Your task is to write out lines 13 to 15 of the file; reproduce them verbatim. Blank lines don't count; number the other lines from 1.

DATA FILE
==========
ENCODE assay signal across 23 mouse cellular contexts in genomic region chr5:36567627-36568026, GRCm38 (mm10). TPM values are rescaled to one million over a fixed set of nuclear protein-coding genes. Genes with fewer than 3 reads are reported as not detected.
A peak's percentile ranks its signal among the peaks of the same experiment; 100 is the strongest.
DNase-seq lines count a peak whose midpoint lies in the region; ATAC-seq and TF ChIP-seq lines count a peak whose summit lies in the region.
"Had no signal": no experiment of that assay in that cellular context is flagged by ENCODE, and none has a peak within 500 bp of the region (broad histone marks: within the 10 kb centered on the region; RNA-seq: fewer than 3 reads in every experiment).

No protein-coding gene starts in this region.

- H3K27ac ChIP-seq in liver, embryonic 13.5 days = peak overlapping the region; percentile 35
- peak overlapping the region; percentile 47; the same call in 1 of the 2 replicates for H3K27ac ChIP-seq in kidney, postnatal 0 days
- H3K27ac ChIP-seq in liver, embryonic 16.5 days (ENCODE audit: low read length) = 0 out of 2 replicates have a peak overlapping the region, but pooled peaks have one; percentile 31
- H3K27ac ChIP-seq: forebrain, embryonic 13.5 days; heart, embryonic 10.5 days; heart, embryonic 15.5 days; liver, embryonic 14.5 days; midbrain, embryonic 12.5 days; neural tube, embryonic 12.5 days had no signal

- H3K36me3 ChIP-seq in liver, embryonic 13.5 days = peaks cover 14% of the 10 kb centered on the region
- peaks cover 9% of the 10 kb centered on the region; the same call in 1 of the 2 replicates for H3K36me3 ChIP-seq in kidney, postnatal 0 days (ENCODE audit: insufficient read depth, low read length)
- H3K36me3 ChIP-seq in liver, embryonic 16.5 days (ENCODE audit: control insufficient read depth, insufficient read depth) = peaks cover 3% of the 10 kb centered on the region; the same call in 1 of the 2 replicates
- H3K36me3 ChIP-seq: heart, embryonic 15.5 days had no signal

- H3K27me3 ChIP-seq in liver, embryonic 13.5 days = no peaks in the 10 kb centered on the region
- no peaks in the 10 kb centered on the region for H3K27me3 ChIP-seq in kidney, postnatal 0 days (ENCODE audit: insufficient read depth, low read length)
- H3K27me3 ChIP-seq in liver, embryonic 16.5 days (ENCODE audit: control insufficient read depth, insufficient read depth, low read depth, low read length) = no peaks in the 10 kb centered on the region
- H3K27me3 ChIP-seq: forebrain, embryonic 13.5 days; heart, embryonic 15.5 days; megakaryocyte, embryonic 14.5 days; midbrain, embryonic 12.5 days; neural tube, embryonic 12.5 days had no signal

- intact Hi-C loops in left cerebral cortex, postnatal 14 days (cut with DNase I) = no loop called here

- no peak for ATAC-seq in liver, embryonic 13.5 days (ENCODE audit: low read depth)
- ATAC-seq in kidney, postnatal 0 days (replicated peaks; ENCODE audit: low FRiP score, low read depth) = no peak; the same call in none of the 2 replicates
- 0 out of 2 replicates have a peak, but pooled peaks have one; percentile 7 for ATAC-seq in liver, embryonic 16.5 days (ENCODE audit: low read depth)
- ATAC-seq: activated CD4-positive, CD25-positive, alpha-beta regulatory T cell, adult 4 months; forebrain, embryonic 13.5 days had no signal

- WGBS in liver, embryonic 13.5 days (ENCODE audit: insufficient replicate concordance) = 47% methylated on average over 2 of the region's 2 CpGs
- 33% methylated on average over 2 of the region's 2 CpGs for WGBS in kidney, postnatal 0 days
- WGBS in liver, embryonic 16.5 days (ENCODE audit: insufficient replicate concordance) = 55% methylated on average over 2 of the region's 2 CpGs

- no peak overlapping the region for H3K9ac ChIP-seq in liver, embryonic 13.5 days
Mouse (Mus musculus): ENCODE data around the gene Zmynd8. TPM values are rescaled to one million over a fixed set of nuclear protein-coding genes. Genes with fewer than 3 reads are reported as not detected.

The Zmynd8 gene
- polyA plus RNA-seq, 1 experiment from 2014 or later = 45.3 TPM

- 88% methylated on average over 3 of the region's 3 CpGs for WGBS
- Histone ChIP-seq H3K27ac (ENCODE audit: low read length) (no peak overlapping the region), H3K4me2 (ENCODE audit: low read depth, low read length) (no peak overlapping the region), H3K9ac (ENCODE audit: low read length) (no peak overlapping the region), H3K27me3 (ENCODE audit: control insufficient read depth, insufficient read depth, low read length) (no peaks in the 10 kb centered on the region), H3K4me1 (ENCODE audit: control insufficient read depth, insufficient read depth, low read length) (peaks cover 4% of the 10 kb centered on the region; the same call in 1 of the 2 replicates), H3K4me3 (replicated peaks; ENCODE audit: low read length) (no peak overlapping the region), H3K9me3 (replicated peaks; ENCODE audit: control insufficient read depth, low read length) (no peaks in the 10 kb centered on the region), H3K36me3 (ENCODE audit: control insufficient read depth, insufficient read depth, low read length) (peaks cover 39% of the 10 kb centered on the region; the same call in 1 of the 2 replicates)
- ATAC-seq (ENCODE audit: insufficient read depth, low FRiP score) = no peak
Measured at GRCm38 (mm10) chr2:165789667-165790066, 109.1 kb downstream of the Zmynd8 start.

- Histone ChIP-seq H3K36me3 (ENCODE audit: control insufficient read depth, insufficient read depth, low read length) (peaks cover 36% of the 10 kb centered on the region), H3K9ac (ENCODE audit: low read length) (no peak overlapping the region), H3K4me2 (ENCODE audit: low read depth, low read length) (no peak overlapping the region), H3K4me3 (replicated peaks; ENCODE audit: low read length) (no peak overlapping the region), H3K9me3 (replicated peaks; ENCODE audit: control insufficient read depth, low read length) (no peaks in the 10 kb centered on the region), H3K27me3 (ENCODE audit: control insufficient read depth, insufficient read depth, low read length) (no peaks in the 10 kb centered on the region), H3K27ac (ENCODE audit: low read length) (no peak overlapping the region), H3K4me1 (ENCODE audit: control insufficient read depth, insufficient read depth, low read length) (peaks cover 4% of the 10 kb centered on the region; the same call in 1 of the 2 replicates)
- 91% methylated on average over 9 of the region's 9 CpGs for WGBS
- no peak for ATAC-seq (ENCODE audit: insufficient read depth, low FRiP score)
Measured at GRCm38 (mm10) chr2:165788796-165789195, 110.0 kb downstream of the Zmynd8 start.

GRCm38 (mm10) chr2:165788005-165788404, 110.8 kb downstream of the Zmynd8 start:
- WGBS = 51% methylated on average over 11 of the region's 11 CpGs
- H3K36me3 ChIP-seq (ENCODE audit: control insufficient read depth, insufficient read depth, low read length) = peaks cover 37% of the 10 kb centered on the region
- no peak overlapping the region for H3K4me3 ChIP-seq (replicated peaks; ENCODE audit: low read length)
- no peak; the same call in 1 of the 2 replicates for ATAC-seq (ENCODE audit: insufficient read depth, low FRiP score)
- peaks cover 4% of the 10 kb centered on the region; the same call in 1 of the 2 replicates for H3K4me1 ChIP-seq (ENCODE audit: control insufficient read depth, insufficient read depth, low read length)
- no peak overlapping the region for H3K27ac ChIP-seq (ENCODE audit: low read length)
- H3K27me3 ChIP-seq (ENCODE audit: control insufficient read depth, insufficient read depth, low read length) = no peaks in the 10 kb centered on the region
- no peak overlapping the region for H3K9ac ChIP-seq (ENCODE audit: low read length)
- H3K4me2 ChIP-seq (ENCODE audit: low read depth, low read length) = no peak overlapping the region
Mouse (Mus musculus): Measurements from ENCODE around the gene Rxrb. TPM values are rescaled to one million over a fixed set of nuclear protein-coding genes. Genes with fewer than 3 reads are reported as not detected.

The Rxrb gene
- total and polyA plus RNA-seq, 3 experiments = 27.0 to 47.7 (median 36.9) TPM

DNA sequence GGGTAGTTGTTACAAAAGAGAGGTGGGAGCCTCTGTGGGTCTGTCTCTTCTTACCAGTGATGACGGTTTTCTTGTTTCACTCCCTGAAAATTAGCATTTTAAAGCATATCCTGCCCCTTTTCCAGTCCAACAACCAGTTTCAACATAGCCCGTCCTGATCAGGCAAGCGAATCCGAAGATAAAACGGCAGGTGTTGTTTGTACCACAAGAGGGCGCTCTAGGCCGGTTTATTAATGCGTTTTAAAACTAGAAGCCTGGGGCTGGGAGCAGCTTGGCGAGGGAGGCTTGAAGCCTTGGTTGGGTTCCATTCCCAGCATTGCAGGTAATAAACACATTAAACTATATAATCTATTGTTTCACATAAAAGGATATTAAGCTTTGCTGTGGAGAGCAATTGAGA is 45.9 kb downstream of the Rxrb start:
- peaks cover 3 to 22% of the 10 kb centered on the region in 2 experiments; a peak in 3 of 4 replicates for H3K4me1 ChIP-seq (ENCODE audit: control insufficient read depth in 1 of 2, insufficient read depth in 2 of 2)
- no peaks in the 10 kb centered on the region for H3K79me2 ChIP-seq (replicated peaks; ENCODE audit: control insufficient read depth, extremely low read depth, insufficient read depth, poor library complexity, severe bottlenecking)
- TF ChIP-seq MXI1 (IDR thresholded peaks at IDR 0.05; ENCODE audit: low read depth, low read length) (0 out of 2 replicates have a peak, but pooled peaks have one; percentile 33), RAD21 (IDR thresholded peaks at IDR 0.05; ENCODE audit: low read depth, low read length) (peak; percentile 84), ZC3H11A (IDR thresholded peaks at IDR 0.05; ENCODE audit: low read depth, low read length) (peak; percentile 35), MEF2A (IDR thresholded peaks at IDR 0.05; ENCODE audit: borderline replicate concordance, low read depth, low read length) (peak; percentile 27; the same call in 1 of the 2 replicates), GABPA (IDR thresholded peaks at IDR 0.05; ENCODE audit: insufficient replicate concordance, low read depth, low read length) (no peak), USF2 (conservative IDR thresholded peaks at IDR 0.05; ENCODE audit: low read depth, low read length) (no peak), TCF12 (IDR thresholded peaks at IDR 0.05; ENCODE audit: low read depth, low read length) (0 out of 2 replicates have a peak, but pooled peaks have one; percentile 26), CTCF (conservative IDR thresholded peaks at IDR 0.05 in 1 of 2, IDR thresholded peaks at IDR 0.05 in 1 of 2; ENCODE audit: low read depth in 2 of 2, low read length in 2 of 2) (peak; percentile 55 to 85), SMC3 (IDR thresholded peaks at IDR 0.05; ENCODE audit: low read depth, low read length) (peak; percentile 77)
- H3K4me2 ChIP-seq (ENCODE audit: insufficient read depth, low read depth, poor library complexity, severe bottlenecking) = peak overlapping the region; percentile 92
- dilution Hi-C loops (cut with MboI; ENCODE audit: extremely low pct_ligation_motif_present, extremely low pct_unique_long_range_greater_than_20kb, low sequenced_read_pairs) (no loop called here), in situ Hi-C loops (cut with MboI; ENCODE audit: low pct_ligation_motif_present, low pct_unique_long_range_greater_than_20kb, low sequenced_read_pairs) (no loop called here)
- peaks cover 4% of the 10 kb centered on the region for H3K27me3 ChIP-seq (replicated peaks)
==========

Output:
- H3K36me3 ChIP-seq: heart, embryonic 15.5 days had no signal

- H3K27me3 ChIP-seq in liver, embryonic 13.5 days = no peaks in the 10 kb centered on the region
- no peaks in the 10 kb centered on the region for H3K27me3 ChIP-seq in kidney, postnatal 0 days (ENCODE audit: insufficient read depth, low read length)